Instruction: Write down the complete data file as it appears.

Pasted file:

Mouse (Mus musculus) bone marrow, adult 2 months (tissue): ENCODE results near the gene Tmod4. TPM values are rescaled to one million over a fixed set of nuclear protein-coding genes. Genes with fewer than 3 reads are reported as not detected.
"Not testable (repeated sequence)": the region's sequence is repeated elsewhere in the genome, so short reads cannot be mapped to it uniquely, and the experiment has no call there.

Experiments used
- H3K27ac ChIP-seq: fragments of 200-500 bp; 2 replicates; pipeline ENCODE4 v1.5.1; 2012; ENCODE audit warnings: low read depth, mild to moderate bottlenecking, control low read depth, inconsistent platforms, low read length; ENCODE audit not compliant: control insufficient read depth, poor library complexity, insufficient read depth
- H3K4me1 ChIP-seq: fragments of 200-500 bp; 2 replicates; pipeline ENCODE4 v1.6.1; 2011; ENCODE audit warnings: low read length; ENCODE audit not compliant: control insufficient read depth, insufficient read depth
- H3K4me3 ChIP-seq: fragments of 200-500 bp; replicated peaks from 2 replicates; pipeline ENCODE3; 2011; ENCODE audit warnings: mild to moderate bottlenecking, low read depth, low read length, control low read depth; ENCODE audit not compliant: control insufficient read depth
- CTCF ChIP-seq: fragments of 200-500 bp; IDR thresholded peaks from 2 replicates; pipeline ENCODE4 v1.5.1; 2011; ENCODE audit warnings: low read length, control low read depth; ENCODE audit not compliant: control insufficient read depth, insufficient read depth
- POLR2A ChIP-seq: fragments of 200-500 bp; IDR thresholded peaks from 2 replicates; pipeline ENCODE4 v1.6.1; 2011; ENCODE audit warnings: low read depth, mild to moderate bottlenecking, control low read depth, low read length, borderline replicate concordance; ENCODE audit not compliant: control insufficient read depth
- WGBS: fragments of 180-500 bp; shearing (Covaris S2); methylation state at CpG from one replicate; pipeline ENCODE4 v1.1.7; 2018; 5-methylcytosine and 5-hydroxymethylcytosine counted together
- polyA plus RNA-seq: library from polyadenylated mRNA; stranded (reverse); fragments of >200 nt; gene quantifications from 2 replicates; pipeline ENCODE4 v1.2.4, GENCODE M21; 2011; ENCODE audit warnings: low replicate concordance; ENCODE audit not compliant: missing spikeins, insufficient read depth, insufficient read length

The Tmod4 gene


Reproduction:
Mouse (Mus musculus) bone marrow, adult 2 months (tissue): ENCODE results near the gene Tmod4. TPM values are rescaled to one million over a fixed set of nuclear protein-coding genes. Genes with fewer than 3 reads are reported as not detected.
"Not testable (repeated sequence)": the region's sequence is repeated elsewhere in the genome, so short reads cannot be mapped to it uniquely, and the experiment has no call there.

Experiments used
- H3K27ac ChIP-seq: fragments of 200-500 bp; 2 replicates; pipeline ENCODE4 v1.5.1; 2012; ENCODE audit warnings: low read depth, mild to moderate bottlenecking, control low read depth, inconsistent platforms, low read length; ENCODE audit not compliant: control insufficient read depth, poor library complexity, insufficient read depth
- H3K4me1 ChIP-seq: fragments of 200-500 bp; 2 replicates; pipeline ENCODE4 v1.6.1; 2011; ENCODE audit warnings: low read length; ENCODE audit not compliant: control insufficient read depth, insufficient read depth
- H3K4me3 ChIP-seq: fragments of 200-500 bp; replicated peaks from 2 replicates; pipeline ENCODE3; 2011; ENCODE audit warnings: mild to moderate bottlenecking, low read depth, low read length, control low read depth; ENCODE audit not compliant: control insufficient read depth
- CTCF ChIP-seq: fragments of 200-500 bp; IDR thresholded peaks from 2 replicates; pipeline ENCODE4 v1.5.1; 2011; ENCODE audit warnings: low read length, control low read depth; ENCODE audit not compliant: control insufficient read depth, insufficient read depth
- POLR2A ChIP-seq: fragments of 200-500 bp; IDR thresholded peaks from 2 replicates; pipeline ENCODE4 v1.6.1; 2011; ENCODE audit warnings: low read depth, mild to moderate bottlenecking, control low read depth, low read length, borderline replicate concordance; ENCODE audit not compliant: control insufficient read depth
- WGBS: fragments of 180-500 bp; shearing (Covaris S2); methylation state at CpG from one replicate; pipeline ENCODE4 v1.1.7; 2018; 5-methylcytosine and 5-hydroxymethylcytosine counted together
- polyA plus RNA-seq: library from polyadenylated mRNA; stranded (reverse); fragments of >200 nt; gene quantifications from 2 replicates; pipeline ENCODE4 v1.2.4, GENCODE M21; 2011; ENCODE audit warnings: low replicate concordance; ENCODE audit not compliant: missing spikeins, insufficient read depth, insufficient read length

The Tmod4 gene